Discussion Questions

1. What is the main metaphor in the parable of the Fig Tree?

Response: When fig trees bloom, you know summer is near.

2. What is the lesson we need to learn from this metaphor?

Response: In the same way that blooming fig trees herald the onset of summer, God will make clear when his kingdom is near.

3. How does this relate to our Advent preparation?

Response: This passage (Luke 21:29–33) follows our previous reading (vv. 25–28) and offers support for the lesson learned there—that God will make Christ’s return clear to us. The lesson is the same, as v. 31 reminds us: “When you see these things happening, know that the kingdom of God is near.”

Rick Brannan, Anticipating His Arrival: A Family Guide through Advent (Bellingham, WA: Lexham Press, 2015).

Your family will enjoy thinking through the passages of scripture which Brannan employs as Advent is experienced.

Melanchthon: On Zurich


Atlas of the European Reformations

9781451499698A new, definitive atlas of the European Reformations has been needed for many years. Now, in anticipation of the upcoming reformation anniversaries, Fortress Press is pleased to offer the Atlas of the European Reformations.

The Atlas of the European Reformations is newly built from the ground up. Featuring more than sixty brand new maps, graphics, and timelines, the atlas is a necessary companion to any study of the reformation era. Consciously written for students at any level, concise, helpful texts guide the experience and interpret the visuals. The volume is perfect for independent students, as well as those in structured courses.

The atlas is broken into four primary parts. “Before the Reformation” presents the larger political, religious, and economic context of Europe on the eve of the Reformation. “Reformation” presents the major contours of the Reformation, including Lutheran, Reformed, English, and Anabaptist movements. “Catholic Reform and Counter-Reformation” provides extensive information on the reforming movements within Catholicism and the responses to other movements. Finally, “Early Modern Europe” sheds fresh light on the movement and implications of the reformation in the later sixteenth and seventeenth centuries.

I first turned, in my examination of this volume, to the segment (2 pages) on Huldrych Zwingli and am quite pleased to report that Dowley gets Zwingli right – except for two points.  Dowley writes

… after his forced transfer to Einsiedeln… (p. 70).

It is incorrect to suggest that Zwingli was forced to leave Glarus for Einsiedeln.  It is true that his opposition to mercenary service made him unpopular with some in the town but the opposition wasn’t enough to force him out.  He left Glarus because he felt that he could accomplish nothing further there, not because he was commanded to do so.  And, in fact, he remained, officially, the Pastor at Glarus until he arrived in Zurich!

The second inaccuracy of Dowley’s presentation is his claim that

Luther’s writings and example helped convert Zwingli from criticism of corruption in the Church to a passionate Reformer who wanted to win Zurich to the Evangelical cause (p. 70).

This is of course the statement of the standard Lutheran claim that Zwingli only became a reformer because of Luther.  What this view fails to understand is that Zwingli was moving towards a Reformatory position in 1515 after the Battle of Marignano and that in 1516 he was already studying the Greek New Testament in an effort to return the Church to a more pure state.  Lutherans do love to imagine that Luther was the only person thinking about things and that all the world depends on him but that, of course, is historical nonsense.  Zwingli was working towards Reform before anyone had ever heard of Luther.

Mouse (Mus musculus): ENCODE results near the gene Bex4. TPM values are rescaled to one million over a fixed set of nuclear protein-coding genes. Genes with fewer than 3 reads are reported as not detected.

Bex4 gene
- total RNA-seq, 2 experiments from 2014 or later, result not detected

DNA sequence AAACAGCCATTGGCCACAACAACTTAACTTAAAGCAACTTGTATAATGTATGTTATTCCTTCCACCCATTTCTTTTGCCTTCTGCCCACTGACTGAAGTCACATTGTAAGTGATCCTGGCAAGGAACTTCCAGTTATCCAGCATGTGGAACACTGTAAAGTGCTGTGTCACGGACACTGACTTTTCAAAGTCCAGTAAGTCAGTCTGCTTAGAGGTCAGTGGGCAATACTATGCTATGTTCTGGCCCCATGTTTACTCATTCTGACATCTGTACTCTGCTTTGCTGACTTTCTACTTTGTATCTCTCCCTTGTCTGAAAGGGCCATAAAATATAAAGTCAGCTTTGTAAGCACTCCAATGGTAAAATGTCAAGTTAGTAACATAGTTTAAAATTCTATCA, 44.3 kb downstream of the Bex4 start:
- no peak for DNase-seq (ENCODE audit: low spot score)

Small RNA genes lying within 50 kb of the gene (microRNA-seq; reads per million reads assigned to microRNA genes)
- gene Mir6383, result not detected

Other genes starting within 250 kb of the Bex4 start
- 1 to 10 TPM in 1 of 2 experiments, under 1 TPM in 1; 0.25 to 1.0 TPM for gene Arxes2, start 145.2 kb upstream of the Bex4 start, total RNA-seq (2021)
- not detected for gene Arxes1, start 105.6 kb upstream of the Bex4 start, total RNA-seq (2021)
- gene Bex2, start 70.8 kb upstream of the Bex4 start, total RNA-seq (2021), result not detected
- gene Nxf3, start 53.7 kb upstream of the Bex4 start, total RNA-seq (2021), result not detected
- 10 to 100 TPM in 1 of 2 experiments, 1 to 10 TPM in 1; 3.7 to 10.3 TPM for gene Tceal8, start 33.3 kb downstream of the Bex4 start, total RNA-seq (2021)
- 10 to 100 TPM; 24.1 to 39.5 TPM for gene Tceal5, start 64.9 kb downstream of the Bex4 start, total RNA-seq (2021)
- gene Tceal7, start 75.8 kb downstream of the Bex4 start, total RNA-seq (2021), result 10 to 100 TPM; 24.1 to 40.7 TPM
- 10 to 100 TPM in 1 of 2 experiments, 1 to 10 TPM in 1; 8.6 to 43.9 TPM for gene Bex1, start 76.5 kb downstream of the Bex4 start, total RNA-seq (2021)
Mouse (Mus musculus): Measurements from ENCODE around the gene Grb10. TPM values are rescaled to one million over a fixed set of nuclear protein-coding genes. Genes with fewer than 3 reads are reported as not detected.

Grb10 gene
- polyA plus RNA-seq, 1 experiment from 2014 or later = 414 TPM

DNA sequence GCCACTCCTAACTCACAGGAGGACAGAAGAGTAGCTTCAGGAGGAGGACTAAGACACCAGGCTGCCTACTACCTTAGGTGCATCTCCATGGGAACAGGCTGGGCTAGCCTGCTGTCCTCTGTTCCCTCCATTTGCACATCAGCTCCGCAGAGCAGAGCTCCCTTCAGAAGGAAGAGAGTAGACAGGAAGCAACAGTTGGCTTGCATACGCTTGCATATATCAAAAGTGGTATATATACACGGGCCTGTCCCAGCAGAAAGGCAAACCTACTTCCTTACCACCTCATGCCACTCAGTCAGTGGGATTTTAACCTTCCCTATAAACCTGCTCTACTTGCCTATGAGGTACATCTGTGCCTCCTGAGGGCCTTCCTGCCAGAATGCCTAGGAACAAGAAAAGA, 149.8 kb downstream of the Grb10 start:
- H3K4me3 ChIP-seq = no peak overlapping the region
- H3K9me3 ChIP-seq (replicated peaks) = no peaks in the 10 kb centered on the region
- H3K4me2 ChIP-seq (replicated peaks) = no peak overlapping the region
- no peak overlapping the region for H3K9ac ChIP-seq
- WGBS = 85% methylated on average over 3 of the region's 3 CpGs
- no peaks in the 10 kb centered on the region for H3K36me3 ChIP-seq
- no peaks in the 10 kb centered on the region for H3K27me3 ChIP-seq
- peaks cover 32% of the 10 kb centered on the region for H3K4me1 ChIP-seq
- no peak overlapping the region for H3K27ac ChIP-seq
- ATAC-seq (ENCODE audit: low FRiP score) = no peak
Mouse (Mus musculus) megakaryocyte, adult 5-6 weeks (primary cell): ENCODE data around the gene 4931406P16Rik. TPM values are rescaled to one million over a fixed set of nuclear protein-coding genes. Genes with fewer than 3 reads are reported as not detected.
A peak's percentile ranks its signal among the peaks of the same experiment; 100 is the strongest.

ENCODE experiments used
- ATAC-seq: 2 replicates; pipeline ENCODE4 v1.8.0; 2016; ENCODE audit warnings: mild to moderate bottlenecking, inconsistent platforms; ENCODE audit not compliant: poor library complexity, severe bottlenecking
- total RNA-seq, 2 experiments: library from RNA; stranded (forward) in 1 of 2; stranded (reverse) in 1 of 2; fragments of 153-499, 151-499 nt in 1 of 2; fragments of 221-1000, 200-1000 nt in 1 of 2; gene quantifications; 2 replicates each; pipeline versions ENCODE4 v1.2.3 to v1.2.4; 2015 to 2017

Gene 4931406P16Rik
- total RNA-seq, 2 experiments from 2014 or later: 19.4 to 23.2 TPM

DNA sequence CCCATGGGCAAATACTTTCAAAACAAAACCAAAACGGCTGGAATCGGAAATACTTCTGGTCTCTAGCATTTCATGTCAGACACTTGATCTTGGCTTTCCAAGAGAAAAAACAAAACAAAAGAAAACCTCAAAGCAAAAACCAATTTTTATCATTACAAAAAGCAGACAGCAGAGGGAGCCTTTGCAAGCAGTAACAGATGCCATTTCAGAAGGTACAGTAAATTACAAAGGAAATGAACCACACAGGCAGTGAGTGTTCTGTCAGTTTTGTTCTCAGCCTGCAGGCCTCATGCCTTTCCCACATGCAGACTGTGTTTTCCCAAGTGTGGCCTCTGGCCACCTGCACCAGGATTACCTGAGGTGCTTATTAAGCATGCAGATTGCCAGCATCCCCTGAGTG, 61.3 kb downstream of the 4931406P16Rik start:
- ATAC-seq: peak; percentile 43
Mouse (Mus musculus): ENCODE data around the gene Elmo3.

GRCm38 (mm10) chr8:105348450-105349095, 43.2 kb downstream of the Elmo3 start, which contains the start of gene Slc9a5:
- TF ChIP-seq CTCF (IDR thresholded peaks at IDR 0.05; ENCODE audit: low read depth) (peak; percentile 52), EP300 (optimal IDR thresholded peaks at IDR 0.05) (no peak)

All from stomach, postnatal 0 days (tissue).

Otherwise, his misrepresentations of Zwingli aside, the volume at hand is a particularly helpful historical overview of the beginnings and spread of the various Reformations which commenced in Germany and Switzerland and spread to South and North America and Asia and elsewhere as well as the Counter-Reformation of Rome.

Dowley’s volume also covers the major players in the varieties of Reform including Bucer and Calvin and – naturally, Luther and Zwingli (as already noted).

The maps, photos, charts, and illustrations which comprise the bulk of the volume are really wonderfully done.  They are clear, and sharp, and precise.

The ‘suggested reading’ section is mildly inclusive and yet whilst it lists material specifically on Luther and Calvin as well as Loyola it lacks any volume particularly related to Zwingli.  Dowley’s Lutheran leaning bias is here on display again.

The index of maps is quite thorough and, at the same time, fairly bizarre.  What I mean by that is that under ‘Zurich’ Dowley has the following subjects: Anabaptists, Calvin (!), Christian Europe in 1600, Germany in 1618 (!), Jewish persecution, Lutheran Germany (!), Melanchthon and Reform (!), printing, and Swiss Reformation.   Astute readers will notice the glaring absence of ‘Zwingli’.  It’s quite odd, to be direct, that the index’s listing of things discussed in connection with Zurich would include mention of Calvin and Melanchthon but not Zwingli.  Especially given that the index entries under ‘Wittenberg’ include ‘Luther’ (and quite rightly).

Dowley is a good scholar but his particular interests and disinterests are on display in both the presentation of the text and in the layout of the index.  His research on Zwingli appears to be based only on a familiarity with secondary (Lutheran) sources and a lack of familiarity with Zwingli at first hand (through primary sources).

Nonetheless, at the end of the day, the book at hand is a quite useful historical tool so long as one realizes that, as is true of all books, the writer’s biases must be taken into account and proper supplementation provided by further, more inclusive research.

Conference Announcement: Reading the Old Testament


Geweld, offers en beloften in het Oude Testament – hoe moeten we dit deel van de Bijbel lezen als christenen in deze tijd? Driestar Educatief organiseert daarom, in het kader van Studium Generale, een studiecursus ‘Hoe lezen christenen het Oude Testament’ op 18 maart, 1 april en 15 april 2016.

Sprekers en data…

Etc.  Go to the link for it all.

There Wasn’t A Word He Said With Which I Disagreed

Russell Moore was on NPR this morning and his answers to questions posed were exactly on point.  In fact, there wasn’t a word he said with which I disagreed.  Give it a listen when you can.